The Backyard

The Backyard

Friday, January 23, 2009

Affording to Go Green and Be More Organic

There's no doubt it's expensive to be green and buy organic products - a geothermal heating system will set you back $50,000 - the average price of an organic t-shirt is $35.00, and you say you want organic chicken? Be prepared to lay out about $7.00 a pound depending on where you buy it. I noticed Earthbound organic green salad mix is up to $5.99 a pound (wow!). My dear husband has been griping about me laying out money on these things for years, but I keep fighting him and continue to purchase. Well, maybe I'm NOT really buying $50,000 heat systems, but there are some things I can't go without like my beloved $7.00 a pound coffee that's helping to save the neotropical migratory birds. Most advocates tell the same story - you gotta pay the price so it will eventually come down and I've always believed that, and have seen some price relief the past few years -- mainly at the grocery store (believe it or not). I think its timely that my work's newsletter has a wonderful story - Going Green and Making Green, Educating Consumer for a New Industry, about a Pennsylvania company selling green products and part of his marketing effort is educating consumers on the importance of buying green. I'm guessing most of you read my post by now on Knowing Your Cotton so I can relate to the importance of educating consumers (the cotton was interesting to me too - thus why I shared it with you!). His on-line company, Exclusively Green, LLC, promotes only green products. He researches each products he sells to assure the manufacturing process is truly green. What an awesome website! And since he's kinda of local here in Pennsylvania, I may have to check him out. I'm really not too green when I buy my trash bags -- maybe that will now change, thanks to Exclusively Green.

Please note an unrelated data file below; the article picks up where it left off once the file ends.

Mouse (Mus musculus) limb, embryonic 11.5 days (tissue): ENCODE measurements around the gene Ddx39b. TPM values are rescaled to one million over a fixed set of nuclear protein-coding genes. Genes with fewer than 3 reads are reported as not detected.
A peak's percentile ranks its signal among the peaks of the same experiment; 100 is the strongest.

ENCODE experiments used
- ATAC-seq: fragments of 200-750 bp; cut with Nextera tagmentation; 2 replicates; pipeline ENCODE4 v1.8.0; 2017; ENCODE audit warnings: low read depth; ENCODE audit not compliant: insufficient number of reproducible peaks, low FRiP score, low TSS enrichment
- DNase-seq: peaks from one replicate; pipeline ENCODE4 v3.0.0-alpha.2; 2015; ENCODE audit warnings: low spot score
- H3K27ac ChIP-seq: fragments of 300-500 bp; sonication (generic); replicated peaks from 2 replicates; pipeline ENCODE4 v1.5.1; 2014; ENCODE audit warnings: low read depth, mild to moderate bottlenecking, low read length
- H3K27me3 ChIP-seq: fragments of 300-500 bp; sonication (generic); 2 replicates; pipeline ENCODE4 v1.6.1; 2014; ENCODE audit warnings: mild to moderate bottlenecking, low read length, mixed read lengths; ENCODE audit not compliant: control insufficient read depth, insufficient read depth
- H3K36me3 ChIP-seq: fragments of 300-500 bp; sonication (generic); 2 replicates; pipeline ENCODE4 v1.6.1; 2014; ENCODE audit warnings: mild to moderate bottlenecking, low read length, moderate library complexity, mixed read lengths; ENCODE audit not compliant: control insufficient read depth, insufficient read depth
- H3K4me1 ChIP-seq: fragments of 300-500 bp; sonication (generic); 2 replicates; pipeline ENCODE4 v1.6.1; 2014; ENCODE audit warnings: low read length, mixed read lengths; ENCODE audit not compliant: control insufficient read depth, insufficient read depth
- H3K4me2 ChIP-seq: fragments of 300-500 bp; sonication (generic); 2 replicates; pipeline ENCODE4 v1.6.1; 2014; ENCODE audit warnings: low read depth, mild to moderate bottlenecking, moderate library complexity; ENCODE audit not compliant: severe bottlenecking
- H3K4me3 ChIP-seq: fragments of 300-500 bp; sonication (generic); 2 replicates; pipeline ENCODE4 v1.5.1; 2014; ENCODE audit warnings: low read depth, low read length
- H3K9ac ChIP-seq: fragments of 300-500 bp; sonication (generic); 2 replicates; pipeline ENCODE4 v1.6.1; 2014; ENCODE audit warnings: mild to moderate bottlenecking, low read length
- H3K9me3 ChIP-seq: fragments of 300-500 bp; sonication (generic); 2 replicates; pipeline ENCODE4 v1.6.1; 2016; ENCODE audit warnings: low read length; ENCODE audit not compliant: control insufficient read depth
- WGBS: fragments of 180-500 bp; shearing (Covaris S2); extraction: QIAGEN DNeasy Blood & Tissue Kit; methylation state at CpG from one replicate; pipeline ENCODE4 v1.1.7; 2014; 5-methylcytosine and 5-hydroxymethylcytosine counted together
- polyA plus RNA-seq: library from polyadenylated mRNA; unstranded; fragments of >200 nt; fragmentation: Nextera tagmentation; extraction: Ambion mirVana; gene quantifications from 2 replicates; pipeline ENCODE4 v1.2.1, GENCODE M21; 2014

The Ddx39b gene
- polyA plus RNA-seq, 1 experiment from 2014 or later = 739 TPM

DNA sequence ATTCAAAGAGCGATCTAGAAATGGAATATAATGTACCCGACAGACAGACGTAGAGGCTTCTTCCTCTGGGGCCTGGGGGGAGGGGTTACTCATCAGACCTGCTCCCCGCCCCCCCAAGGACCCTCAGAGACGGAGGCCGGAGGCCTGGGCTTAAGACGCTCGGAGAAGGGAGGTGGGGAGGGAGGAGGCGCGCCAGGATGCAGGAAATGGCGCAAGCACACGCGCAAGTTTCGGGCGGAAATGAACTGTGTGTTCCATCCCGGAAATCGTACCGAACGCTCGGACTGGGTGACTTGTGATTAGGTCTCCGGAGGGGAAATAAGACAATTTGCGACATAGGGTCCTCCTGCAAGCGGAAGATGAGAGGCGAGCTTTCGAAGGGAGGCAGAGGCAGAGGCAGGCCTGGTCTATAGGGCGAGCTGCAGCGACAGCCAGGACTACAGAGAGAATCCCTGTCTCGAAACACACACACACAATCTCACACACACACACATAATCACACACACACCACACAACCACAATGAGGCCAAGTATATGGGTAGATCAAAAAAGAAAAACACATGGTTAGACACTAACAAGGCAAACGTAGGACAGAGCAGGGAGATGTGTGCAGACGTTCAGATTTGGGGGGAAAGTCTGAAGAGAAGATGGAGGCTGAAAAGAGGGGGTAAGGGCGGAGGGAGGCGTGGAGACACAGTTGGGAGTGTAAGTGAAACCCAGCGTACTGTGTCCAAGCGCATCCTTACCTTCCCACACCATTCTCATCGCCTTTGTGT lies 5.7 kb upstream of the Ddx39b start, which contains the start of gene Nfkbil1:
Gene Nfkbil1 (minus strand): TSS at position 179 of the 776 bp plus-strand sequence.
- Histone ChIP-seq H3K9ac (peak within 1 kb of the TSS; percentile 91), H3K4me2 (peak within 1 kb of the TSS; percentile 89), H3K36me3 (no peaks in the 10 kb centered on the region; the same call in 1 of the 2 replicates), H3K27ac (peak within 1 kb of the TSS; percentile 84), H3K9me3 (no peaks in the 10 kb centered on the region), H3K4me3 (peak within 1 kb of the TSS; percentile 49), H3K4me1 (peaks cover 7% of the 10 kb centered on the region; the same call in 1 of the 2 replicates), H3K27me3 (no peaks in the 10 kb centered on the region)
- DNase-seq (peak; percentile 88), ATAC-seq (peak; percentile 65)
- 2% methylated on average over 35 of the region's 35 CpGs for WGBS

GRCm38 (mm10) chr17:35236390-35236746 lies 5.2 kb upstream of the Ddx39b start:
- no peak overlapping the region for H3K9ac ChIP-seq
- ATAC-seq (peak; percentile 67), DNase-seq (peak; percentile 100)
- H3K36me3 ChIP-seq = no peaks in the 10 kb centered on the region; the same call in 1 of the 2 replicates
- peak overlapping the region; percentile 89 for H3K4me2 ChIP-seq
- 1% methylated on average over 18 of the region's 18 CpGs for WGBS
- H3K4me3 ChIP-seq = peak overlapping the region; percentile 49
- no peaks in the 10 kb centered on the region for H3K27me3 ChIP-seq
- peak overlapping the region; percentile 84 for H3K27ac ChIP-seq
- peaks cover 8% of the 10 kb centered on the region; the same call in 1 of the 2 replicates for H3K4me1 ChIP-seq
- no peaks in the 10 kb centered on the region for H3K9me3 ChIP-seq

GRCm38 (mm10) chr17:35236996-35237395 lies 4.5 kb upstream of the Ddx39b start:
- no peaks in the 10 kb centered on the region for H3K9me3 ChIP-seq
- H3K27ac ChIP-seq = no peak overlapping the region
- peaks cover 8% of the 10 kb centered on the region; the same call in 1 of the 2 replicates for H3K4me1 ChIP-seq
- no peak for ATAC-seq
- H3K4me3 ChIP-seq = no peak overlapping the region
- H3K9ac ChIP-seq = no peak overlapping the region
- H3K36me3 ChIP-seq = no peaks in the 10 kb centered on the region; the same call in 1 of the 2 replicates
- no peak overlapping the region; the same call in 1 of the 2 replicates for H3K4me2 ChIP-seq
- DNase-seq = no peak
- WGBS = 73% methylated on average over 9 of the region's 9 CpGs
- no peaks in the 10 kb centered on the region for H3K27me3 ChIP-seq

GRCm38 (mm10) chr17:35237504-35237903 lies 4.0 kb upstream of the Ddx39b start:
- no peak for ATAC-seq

1 comment:

Anonymous said...

I have often heard the same that the more demand there is for the product, and the more that the "starter" group is willing to pay for it at first to make companies find it worthwhile, the greater chance that the price will come down. But I also think that societal attitudes have a lot to do with it. When something is "trendy" companies will try to push the product themselves by offering discounts, showing they are "up" on the trend, etc. as a way to market and gain publicity in the press as a conscious company. I guess it is a cycle.